There are few shots more underwhelming than a chunked iron shot. There’s something distinctly soul-crushing about being out on a beautiful golf course on a sunny day, seeing the green in your sights, and laying the sod over it. The ball tumbles forward a few yards, and your reward is having to hit exactly the same shot all over again.
The good news is that the cause of your chunked iron shots is usually pretty simple. Our friends and partners over at GOLFTEC have delved into the data of millions of golf swings taken at their facility in one of the largest golf swing studies ever conducted, and discovered to an exacting degree one of the biggest causes of chunked iron shots among high-handicaps: Too much hip slide.
(If you’re curious how your own golf swing stacks up in this regard, you can book a lesson and your own local GOLFTEC for a golf swing evaluation right here.)
Why hip slide is bad
If you’re reading this, you’ve probably heard about the concept of ‘shifting your weight’ in the golf swing. You set up to the golf ball, turn over to your trail side on the backswing, and then back to your lead side on the downswing.
It sounds pretty simple, because in many ways it is. Shifting your weight like this is a very intuitive product of the way humans move — you do it as you walk without even noticing.
The problem is, golfers tend to take it to the extreme. They try to load into their trail side, and end up sliding away from the target on the backswing. They’re so far away from the target they need to slide back towards the ball on their downswing just so they can make contact. GOLFTEC found in their study that higher handicaps slide their hips away from the target about 1.5 inches more than lower handicaps. It’s why, by the time they get to impact, their hips are about half-an-inch further away from the target than where they started.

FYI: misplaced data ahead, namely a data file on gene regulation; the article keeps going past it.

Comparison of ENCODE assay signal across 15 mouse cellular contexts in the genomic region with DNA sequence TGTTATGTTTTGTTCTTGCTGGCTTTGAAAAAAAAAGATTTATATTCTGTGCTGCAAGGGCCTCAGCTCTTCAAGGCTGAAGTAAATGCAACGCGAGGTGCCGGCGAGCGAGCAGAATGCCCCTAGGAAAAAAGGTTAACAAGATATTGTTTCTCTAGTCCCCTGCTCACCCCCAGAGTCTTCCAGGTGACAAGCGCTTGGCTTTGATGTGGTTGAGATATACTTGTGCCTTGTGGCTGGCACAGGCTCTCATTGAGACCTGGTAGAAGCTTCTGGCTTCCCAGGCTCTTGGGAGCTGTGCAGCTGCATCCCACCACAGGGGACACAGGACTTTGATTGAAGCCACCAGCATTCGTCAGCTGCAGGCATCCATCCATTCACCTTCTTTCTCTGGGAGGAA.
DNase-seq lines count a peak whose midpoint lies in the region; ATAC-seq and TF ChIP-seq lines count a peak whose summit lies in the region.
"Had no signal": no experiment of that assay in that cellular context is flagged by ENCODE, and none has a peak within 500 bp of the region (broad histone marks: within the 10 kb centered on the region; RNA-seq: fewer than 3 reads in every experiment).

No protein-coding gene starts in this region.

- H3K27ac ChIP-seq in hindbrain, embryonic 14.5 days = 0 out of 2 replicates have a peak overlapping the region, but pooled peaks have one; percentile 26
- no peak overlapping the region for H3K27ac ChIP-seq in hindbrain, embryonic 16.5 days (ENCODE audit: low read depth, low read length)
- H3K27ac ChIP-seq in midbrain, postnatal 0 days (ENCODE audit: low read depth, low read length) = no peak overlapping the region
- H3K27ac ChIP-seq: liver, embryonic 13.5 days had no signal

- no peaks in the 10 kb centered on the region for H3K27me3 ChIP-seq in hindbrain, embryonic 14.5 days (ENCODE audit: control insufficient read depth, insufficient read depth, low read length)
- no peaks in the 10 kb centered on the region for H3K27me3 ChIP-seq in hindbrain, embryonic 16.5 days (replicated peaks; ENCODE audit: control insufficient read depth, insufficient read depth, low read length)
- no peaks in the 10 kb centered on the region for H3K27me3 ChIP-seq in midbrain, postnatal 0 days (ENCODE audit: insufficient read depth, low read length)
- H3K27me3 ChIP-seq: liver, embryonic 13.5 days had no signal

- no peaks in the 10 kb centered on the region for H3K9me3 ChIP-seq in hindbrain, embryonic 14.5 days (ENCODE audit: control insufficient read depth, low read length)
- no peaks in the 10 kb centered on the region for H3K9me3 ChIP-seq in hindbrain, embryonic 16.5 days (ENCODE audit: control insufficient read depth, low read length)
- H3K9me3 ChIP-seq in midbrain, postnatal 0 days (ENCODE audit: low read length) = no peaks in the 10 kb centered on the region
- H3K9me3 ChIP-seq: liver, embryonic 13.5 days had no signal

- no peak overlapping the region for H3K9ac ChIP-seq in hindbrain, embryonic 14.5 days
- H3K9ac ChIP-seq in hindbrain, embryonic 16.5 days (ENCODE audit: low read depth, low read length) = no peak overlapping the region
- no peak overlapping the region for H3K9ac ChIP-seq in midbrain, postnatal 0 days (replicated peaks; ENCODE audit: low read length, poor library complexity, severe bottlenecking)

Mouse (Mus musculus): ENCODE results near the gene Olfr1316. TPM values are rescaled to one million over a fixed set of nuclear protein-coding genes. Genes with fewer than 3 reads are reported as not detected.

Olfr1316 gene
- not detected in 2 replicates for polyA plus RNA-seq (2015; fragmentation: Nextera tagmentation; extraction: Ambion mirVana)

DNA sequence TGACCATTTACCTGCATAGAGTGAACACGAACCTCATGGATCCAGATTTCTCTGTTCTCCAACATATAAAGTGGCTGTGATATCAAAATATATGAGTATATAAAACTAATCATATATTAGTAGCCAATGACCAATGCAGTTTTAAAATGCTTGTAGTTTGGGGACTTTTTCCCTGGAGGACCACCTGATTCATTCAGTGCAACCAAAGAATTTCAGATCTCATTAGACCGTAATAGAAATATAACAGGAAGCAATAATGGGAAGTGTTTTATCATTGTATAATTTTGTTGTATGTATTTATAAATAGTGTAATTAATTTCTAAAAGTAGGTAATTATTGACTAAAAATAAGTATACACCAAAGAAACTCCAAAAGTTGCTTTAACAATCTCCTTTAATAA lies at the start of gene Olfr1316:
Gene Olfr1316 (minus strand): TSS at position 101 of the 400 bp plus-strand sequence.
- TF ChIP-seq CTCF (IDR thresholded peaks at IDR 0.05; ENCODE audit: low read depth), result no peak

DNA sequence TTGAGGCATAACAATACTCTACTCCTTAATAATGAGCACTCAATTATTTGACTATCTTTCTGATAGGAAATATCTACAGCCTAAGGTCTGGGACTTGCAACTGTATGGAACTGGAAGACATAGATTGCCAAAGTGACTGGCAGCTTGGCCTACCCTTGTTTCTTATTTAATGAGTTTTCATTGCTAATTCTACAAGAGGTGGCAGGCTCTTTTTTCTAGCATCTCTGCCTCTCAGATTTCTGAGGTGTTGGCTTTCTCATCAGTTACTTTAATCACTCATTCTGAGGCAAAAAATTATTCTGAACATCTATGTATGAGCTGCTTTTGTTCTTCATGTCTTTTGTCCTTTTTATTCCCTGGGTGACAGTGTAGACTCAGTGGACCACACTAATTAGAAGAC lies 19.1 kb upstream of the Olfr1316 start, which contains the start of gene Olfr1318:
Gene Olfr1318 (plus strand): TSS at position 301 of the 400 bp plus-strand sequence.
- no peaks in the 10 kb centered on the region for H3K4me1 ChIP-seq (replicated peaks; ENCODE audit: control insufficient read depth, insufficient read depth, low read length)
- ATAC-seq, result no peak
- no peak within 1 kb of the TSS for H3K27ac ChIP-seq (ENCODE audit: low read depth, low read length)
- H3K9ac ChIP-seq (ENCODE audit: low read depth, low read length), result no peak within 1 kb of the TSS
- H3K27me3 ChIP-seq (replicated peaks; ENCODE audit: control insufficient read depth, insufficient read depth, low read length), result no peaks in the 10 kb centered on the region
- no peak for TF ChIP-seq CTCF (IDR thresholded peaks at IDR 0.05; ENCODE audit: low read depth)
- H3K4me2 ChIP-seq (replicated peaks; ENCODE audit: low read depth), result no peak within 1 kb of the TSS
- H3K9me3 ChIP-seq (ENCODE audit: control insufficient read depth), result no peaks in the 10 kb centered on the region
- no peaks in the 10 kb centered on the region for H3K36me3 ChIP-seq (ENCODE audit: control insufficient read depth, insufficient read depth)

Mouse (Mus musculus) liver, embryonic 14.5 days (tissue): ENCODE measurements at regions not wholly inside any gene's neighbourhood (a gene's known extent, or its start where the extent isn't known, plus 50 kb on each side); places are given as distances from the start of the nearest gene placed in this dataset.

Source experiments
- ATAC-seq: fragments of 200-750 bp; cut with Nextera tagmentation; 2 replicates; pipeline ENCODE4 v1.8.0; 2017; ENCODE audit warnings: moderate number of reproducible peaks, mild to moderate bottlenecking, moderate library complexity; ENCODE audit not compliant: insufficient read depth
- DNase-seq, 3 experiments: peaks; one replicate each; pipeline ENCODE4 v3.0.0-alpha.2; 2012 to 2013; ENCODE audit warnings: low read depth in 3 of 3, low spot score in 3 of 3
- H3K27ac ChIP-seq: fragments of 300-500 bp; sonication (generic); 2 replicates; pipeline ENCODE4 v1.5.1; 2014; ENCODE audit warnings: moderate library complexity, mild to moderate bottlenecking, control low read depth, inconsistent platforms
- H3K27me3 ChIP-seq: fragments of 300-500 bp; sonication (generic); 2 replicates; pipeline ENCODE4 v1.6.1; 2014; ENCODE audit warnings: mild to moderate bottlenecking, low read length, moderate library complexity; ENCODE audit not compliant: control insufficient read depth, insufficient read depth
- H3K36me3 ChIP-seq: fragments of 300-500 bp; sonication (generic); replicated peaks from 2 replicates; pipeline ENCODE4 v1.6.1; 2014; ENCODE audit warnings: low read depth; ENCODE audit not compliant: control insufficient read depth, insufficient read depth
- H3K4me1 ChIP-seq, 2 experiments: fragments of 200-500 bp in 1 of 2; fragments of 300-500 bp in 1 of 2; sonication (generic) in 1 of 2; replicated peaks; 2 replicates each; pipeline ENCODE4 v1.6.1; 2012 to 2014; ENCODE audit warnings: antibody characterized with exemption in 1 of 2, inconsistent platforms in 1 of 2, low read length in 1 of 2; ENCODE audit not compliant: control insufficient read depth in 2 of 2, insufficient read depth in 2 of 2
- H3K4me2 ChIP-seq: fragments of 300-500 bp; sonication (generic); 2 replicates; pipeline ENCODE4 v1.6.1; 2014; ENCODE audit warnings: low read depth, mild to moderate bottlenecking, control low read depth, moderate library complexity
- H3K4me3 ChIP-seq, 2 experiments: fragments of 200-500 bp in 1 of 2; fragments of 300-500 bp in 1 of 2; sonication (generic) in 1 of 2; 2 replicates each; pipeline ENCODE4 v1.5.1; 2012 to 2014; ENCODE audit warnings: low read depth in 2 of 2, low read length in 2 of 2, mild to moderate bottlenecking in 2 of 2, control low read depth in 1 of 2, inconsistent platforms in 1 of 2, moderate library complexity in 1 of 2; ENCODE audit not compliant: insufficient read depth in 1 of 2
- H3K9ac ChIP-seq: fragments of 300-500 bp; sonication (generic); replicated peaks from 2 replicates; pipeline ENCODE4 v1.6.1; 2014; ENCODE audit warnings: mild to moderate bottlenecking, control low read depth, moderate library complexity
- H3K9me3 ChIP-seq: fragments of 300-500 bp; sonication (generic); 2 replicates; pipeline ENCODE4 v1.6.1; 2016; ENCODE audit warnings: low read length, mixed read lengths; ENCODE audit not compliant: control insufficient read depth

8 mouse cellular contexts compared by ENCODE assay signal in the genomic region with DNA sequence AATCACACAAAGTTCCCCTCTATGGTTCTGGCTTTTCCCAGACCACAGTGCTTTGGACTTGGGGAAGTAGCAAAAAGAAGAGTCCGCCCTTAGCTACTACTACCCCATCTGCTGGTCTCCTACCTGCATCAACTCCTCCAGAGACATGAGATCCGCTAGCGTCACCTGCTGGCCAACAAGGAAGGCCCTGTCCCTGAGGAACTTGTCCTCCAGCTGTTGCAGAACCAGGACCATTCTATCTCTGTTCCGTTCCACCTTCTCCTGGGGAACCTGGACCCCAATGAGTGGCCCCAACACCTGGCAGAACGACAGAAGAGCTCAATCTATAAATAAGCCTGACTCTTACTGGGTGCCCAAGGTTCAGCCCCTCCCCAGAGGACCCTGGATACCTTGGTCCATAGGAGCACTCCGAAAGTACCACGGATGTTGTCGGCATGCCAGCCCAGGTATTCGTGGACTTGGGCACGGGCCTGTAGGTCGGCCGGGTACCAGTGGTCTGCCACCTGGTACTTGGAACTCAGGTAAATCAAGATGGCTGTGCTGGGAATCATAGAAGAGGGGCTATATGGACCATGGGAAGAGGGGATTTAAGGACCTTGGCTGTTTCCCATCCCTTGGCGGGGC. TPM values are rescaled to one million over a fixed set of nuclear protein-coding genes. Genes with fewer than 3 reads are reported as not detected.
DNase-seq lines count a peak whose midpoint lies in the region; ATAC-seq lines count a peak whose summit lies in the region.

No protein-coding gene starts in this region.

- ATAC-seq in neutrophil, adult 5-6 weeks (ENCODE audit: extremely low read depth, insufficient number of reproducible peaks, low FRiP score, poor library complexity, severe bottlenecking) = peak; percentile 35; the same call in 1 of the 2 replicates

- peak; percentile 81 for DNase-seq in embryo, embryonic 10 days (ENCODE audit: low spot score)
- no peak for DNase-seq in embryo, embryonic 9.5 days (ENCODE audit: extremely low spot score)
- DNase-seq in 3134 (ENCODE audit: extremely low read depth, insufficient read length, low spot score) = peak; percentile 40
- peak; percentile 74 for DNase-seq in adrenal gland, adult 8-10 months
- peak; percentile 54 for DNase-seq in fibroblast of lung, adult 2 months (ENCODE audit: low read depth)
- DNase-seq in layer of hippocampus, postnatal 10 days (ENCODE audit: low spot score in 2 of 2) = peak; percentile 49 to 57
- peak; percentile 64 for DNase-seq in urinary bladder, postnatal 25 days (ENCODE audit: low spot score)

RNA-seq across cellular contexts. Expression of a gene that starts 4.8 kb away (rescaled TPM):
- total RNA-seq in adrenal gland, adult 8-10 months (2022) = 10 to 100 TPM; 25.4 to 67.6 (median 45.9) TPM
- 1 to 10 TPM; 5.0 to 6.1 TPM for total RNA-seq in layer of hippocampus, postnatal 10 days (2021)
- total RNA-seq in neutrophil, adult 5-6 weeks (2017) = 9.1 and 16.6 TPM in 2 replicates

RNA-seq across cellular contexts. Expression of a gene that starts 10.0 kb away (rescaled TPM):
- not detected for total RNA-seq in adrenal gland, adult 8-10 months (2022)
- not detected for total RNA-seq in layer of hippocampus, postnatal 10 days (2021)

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GOLFTEC Swing Evaluation
The key: A centered turn
In short, swaying is bad, because it means the bottom of your golf swing is moving all over the place during your swing, which is makes it impossible to hit the ball with consistent contact — hence the chunked iron shots.
As we wrote about here, weight shift happens in the golf swing naturally during the takeaway, but as you lift the club to the top of your backswing, your weight begins to move back towards the target — and keeps moving towards the target all the way until impact. Keeping your weight more centered like this prevents swaying, and keeps the bottom of your golf swing consistently ahead of the ball.
All of which is to say: Beware hip slide. Turn, don’t slide, and keep your weight centered. We don’t like seeing those chunked iron shots of yours any more than you do.